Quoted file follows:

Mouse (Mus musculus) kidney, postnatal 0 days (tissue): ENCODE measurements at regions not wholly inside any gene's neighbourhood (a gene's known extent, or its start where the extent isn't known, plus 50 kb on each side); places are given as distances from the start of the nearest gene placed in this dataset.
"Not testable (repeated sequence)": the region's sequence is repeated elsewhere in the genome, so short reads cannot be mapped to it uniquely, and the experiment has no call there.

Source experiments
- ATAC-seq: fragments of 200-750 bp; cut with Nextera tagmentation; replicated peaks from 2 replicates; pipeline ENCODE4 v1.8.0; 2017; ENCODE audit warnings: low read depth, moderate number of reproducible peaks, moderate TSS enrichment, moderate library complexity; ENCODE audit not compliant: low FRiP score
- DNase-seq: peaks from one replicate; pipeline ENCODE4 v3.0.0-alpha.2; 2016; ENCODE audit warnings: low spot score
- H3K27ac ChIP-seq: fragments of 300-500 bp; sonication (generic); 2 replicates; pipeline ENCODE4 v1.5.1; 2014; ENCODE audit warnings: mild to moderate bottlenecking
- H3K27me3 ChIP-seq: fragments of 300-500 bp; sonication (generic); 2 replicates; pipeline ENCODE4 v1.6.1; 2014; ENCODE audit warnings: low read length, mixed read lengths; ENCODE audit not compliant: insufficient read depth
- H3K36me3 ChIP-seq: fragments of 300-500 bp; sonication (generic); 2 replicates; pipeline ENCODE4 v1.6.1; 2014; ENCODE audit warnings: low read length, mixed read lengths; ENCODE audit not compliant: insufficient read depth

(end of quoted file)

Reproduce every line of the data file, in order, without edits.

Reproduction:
Mouse (Mus musculus) kidney, postnatal 0 days (tissue): ENCODE measurements at regions not wholly inside any gene's neighbourhood (a gene's known extent, or its start where the extent isn't known, plus 50 kb on each side); places are given as distances from the start of the nearest gene placed in this dataset.
"Not testable (repeated sequence)": the region's sequence is repeated elsewhere in the genome, so short reads cannot be mapped to it uniquely, and the experiment has no call there.

Source experiments
- ATAC-seq: fragments of 200-750 bp; cut with Nextera tagmentation; replicated peaks from 2 replicates; pipeline ENCODE4 v1.8.0; 2017; ENCODE audit warnings: low read depth, moderate number of reproducible peaks, moderate TSS enrichment, moderate library complexity; ENCODE audit not compliant: low FRiP score
- DNase-seq: peaks from one replicate; pipeline ENCODE4 v3.0.0-alpha.2; 2016; ENCODE audit warnings: low spot score
- H3K27ac ChIP-seq: fragments of 300-500 bp; sonication (generic); 2 replicates; pipeline ENCODE4 v1.5.1; 2014; ENCODE audit warnings: mild to moderate bottlenecking
- H3K27me3 ChIP-seq: fragments of 300-500 bp; sonication (generic); 2 replicates; pipeline ENCODE4 v1.6.1; 2014; ENCODE audit warnings: low read length, mixed read lengths; ENCODE audit not compliant: insufficient read depth
- H3K36me3 ChIP-seq: fragments of 300-500 bp; sonication (generic); 2 replicates; pipeline ENCODE4 v1.6.1; 2014; ENCODE audit warnings: low read length, mixed read lengths; ENCODE audit not compliant: insufficient read depth